Words and names are incredibly important. They define objects for us; they help us to distinguish one thing from another. As someone who has spent many years learning other languages, I have a deep respect for and love of words. I simply cannot imagine a world without words. I adore learning new words; I love discovering the etymology of words; I relish using my knowledge of language and languages to infer meaning, to work out from context and gist what is being meant. One of my greatest joys involves games and puzzles that use words: Scrabble, Boggle, Upwords are all games I love. It thrills me to the core that God actually spoke creation into being and that Jesus is described as ‘the Word’ (John 1:1).
One of the ways that we are lured into sin by the enemy is by a redefinition of words, however. This happens gradually, so slowly that we do not notice what is happening. C. S. Lewis wrote about how a negative term replaces a positive one in people’s views (‘unselfishness’ being named as the highest of virtues rather than ‘love’, for example, which seems initially innocuous); he also wrote about how jargon can be very effective in deceiving us from the true meaning of what we are told (see ‘The Screwtape Letters’).
When it comes to sexual immorality, by and large the English language no longer uses words which for centuries have described sexual sin: fornication, adultery, homosexual practice, for example. Think of how these things are described nowadays: ‘sex outside of marriage’, ‘extramarital sex,’ ‘gay sex’. For many, this shift in language is simply a sign that language evolves; words change meaning regularly and that’s all there is to it. The new words still describe the same thing, so what’s the problem?
I think sometimes we change the words we use because we don’t like other words and want to distance ourselves from the stigma those words carry. Eugene Peterson says “We cannot be too careful about the words we use; we start out using them and they end up using us.” (Eugene Peterson, ‘Christ Plays In Ten Thousand Places’) Certainly, there is a sense in which we always have to be careful with our definition of words: what you understand by ‘love’ may well not be what I understand by it, let alone what God means by the word! But I think that when we change the words we use to sound less severe, sometimes that is the first step on a slippery slope to acceptance not only of the word but of the practice. If something sounds less offensive, maybe we find it easier to justify behaviour that we would otherwise repudiate? If we want to shock and offend people, we choose more pejorative language to describe the same thing. Words have an emotive power we often do not acknowledge.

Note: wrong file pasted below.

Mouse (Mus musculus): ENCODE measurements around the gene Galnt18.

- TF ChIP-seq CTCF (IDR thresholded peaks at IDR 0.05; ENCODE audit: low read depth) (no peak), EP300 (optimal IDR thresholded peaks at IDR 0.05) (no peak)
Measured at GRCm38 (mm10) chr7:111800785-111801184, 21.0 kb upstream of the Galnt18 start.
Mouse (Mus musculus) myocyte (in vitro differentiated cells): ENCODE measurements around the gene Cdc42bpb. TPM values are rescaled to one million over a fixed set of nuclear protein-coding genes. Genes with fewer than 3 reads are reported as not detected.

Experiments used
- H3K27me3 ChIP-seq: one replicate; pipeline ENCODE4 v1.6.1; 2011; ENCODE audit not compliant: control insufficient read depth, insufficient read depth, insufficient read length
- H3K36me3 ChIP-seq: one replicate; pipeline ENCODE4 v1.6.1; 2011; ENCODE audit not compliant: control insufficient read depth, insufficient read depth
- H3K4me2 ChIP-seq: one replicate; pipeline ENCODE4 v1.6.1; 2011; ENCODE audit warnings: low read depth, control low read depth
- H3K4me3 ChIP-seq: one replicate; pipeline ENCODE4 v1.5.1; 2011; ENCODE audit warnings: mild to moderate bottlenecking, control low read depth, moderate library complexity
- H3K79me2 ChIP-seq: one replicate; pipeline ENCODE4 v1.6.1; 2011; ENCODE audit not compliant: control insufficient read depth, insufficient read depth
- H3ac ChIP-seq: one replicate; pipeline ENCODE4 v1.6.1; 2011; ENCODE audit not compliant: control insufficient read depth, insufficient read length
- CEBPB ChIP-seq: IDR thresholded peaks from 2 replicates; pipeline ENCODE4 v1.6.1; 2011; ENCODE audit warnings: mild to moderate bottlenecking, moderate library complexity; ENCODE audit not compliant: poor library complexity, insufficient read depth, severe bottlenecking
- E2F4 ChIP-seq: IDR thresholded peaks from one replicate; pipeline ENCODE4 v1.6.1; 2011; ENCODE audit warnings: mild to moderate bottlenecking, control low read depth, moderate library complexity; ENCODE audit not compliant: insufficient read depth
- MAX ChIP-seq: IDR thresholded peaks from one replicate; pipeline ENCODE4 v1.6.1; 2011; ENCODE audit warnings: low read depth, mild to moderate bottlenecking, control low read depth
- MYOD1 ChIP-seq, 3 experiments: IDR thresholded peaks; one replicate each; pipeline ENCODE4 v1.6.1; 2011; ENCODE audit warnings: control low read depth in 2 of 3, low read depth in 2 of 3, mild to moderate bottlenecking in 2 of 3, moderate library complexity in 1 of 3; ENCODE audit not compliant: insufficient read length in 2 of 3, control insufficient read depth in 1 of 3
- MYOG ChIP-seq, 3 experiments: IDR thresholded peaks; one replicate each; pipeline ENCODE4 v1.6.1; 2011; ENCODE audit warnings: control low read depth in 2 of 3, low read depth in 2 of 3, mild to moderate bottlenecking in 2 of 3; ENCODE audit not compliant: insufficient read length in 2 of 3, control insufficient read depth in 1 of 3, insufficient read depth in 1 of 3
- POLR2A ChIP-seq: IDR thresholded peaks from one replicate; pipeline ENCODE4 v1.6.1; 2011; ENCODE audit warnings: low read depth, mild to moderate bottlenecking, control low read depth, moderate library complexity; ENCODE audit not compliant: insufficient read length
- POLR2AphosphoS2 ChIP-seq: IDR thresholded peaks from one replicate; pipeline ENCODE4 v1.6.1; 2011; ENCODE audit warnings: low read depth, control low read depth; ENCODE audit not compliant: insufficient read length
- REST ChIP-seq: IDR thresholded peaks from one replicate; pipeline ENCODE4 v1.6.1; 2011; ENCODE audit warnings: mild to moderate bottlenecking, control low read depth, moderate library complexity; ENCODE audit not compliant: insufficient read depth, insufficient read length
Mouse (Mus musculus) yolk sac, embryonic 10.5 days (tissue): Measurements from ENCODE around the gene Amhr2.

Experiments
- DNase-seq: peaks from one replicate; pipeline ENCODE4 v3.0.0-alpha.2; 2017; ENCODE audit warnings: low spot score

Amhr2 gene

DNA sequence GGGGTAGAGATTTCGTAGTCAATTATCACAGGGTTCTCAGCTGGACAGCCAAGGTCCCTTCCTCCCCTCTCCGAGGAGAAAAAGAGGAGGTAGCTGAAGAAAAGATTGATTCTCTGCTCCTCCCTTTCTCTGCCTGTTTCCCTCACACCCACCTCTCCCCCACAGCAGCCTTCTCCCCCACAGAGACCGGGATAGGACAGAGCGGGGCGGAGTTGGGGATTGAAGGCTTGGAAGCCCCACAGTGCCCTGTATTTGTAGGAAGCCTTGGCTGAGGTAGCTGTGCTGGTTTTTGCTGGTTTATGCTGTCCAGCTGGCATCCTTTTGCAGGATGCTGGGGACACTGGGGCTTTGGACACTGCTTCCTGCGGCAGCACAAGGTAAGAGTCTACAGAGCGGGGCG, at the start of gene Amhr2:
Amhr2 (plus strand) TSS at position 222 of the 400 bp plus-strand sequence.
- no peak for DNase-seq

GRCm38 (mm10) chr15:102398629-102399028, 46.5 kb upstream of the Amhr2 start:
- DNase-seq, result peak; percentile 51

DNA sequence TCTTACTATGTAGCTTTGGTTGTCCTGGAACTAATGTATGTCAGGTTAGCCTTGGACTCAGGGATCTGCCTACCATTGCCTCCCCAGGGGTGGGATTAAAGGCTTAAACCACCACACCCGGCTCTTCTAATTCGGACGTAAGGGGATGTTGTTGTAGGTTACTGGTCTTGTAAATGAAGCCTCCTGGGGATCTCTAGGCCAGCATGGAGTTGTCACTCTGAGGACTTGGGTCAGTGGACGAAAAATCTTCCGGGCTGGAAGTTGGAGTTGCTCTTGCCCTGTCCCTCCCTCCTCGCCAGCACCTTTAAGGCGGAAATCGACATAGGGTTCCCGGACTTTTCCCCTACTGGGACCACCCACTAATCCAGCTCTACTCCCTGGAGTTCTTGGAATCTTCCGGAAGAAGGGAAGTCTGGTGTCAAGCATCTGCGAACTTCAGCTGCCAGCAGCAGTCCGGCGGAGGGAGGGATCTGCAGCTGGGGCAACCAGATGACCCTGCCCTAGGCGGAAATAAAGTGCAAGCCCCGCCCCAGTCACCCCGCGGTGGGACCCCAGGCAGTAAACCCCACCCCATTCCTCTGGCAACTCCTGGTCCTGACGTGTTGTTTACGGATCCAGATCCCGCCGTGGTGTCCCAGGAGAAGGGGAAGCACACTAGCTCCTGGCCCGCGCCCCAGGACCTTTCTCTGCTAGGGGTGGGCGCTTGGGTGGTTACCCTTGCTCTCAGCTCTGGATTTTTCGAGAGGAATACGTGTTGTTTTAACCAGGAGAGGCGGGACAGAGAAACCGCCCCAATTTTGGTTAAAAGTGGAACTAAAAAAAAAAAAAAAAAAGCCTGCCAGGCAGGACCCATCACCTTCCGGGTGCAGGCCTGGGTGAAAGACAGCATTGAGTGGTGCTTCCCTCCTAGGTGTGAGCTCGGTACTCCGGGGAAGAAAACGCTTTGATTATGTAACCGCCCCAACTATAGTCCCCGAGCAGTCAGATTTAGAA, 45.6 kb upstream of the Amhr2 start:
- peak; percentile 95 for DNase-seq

One thing is clear. Actions are the end product, not the start. Jesus said ‘out of the heart come evil thoughts—murder, adultery, sexual immorality, theft, false testimony, slander’ (Matt 18:15) – the thoughts coming before the actions. We need to be careful what we watch, listen to, think and say, for all these things will have a powerful effect on what we do. Paul urges us to ‘flee from sexual immorality.’ (1 Cor 6:18) That means being ruthless with ourselves and never underestimating our capacity to deceive ourselves (Jer 17:9-10), recognising that if we think we’re standing firm, we need to be careful that we don’t fall! (1 Cor 10:12) That ‘harmless attraction’, that ‘casual flirting’, may not be as harmless or casual as we like to pretend. As Casting Crowns sing in their haunting song ‘Slow Fade,’ ‘The journey from your mind to your hands is shorter than you’re thinking.’ Because of this we need to be careful, for thoughts invade, choices are made, but a price will always have to be paid when we give ourselves away…